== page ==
Fifty years after it was seized by North Korea, the USS Pueblo is the only US Navy ship held captive by a foreign government. And though mostly forgotten in the United States, the "Pueblo Incident" for North Korea remains a potent symbol of military success. The spy ship, attacked and captured 50 years ago this week, sits in the frozen Potong River on the edge of the sprawling "Victorious Fatherland Liberation War Museum" complex in central Pyongyang, the AP reports. Amid an escalating flow of rhetorical attacks on Washington for allegedly trying to sour North-South relations ahead of next month's Winter Olympics, North Korea's state-run media have played up the anniversary as a milestone in the country's struggle against the US.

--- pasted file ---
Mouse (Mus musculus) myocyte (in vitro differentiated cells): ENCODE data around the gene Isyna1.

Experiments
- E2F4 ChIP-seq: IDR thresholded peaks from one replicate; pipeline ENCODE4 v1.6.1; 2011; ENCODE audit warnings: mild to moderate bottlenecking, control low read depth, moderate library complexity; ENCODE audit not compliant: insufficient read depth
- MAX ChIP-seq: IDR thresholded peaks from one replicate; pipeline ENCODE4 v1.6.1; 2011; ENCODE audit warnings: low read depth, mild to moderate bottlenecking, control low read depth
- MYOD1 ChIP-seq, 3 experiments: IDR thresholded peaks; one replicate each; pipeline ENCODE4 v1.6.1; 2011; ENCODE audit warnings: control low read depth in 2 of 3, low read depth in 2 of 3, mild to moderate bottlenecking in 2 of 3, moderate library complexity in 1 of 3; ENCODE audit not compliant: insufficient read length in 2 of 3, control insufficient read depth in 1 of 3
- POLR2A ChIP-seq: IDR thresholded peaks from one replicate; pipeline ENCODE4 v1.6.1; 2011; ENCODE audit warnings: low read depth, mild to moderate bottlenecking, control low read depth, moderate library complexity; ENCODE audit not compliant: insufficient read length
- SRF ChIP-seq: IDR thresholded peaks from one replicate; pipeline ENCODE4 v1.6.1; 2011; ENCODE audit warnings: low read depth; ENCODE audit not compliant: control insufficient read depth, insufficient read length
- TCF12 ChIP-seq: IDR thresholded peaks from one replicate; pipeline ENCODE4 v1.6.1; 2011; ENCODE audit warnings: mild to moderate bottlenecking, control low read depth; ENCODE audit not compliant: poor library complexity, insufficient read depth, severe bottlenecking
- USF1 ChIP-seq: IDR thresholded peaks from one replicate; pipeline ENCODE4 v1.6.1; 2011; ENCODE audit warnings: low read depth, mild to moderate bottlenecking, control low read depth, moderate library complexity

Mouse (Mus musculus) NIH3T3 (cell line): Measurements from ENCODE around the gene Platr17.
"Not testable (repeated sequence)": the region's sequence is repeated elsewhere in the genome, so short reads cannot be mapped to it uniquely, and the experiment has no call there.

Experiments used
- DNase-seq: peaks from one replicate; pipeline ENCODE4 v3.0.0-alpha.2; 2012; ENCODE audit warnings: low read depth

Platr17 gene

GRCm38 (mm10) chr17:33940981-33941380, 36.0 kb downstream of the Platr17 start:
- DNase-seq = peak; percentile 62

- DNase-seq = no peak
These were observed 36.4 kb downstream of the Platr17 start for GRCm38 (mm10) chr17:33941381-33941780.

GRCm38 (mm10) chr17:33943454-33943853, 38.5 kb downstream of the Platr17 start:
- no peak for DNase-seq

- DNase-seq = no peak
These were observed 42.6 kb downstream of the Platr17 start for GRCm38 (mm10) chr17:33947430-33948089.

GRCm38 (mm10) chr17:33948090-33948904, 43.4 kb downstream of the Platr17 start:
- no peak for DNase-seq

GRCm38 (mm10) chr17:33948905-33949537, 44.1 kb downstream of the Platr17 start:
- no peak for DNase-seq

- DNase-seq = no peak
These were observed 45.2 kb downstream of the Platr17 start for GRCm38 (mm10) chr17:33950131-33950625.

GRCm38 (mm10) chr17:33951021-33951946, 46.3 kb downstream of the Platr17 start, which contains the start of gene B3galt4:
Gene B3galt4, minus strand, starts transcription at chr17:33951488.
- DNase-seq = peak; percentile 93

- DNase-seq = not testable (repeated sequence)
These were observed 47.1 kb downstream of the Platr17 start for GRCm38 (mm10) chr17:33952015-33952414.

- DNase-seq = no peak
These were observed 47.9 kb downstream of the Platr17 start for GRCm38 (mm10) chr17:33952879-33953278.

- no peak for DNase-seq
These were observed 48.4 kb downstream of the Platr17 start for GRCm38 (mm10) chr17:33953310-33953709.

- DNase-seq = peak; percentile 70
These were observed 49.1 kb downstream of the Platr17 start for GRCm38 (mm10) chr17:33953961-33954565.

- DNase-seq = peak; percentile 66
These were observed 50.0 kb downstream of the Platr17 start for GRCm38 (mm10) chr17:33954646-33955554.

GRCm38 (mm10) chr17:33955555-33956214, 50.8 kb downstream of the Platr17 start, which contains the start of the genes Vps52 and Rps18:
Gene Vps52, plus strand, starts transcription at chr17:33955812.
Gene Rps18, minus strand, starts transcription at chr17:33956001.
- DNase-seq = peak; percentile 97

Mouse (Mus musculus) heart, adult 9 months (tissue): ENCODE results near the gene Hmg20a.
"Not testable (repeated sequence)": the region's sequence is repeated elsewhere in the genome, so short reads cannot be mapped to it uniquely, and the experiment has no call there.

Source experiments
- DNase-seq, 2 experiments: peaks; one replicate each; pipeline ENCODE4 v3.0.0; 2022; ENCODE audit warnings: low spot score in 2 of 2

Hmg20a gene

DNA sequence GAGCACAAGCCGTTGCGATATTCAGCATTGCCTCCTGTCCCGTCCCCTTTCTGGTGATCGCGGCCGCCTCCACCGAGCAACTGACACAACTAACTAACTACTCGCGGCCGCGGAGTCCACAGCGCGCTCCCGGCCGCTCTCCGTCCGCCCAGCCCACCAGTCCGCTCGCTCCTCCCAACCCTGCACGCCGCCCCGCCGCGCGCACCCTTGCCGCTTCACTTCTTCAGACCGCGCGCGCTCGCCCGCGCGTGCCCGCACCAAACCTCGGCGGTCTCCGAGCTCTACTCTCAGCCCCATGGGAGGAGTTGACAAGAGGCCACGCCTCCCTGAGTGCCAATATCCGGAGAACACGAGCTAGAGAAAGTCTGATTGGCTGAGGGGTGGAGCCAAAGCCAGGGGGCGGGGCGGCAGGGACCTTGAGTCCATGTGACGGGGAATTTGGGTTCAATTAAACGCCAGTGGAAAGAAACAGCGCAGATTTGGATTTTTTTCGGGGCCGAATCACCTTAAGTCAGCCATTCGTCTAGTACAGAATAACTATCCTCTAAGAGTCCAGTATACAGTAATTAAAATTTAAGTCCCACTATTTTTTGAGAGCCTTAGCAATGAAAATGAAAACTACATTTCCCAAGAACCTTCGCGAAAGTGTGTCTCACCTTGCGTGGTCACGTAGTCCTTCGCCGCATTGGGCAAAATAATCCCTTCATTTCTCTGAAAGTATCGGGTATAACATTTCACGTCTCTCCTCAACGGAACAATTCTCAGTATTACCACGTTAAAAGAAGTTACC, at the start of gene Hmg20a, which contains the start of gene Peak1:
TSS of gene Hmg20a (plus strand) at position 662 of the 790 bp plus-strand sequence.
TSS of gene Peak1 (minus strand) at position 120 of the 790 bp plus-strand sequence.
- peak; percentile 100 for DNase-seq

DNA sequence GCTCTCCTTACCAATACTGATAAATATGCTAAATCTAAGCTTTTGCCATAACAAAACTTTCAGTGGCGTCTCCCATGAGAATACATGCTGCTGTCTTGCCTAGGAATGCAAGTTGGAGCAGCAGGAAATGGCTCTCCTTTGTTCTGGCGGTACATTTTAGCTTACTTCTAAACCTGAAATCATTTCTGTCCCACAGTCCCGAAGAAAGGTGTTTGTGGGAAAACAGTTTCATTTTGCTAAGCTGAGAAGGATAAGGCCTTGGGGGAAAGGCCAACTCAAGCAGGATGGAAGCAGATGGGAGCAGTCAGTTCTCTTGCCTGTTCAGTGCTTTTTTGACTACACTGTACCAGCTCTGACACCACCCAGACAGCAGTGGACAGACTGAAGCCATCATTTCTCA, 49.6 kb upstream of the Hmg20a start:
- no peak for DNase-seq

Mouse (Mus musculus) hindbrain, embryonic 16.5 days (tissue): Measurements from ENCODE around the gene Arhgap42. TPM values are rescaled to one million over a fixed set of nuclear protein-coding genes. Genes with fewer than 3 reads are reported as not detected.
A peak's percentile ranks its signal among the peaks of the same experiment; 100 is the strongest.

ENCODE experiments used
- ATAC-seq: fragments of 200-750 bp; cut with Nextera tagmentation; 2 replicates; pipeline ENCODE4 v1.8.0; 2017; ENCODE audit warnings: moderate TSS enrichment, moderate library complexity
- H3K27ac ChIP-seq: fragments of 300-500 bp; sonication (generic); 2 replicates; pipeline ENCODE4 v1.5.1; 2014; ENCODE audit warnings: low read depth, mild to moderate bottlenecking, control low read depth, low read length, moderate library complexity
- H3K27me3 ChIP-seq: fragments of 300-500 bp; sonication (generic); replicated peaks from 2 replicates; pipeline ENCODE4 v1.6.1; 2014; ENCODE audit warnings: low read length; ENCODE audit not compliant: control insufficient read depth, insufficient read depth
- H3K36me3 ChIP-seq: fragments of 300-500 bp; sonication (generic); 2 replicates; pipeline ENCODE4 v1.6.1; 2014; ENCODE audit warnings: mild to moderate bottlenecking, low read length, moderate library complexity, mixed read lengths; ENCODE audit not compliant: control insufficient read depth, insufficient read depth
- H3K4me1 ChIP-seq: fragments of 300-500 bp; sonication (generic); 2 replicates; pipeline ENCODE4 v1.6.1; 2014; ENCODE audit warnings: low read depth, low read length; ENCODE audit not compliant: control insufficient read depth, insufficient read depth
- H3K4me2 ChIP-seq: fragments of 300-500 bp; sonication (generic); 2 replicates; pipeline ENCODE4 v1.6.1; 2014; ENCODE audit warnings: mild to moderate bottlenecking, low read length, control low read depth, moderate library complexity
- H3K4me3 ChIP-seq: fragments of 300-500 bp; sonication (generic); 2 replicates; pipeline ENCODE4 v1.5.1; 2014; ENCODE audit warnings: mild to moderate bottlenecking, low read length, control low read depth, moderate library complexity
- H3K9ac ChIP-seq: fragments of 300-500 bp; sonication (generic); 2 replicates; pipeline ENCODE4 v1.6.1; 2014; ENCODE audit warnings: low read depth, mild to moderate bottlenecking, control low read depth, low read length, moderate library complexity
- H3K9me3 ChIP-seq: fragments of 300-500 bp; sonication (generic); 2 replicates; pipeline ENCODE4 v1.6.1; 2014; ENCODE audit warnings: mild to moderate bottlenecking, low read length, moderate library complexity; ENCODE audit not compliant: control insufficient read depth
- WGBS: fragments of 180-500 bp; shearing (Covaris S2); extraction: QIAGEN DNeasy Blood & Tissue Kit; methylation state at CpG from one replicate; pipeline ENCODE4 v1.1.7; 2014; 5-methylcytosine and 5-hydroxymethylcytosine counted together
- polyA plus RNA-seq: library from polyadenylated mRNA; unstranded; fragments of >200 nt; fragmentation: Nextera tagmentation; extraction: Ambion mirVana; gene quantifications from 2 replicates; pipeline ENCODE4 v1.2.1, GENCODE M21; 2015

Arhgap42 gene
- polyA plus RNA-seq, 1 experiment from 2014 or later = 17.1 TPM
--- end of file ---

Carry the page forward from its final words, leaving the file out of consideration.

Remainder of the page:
The Pueblo was ill-equipped for the fight it got on Jan. 23, 1968. One US sailor was killed when the ship was strafed by machine gun fire and boarded. The 82 survivors were taken prisoner. The US sent carriers to the Sea of Japan and demanded the captives be released. North Korea, for its part, forced members of the crew, who say they were beaten frequently, to make public confessions. Former POW Stu Russell says their treatment worsened when their captors realized the meaning of the middle finger gesture they had been making when forced to pose for propaganda photos. The incident came to an end and the crew members were freed on Dec. 23, 1968, after Maj. Gen. Gilbert H. Woodward, the chief US negotiator, signed a statement acknowledging that the Pueblo had "illegally intruded into the territorial waters of North Korea."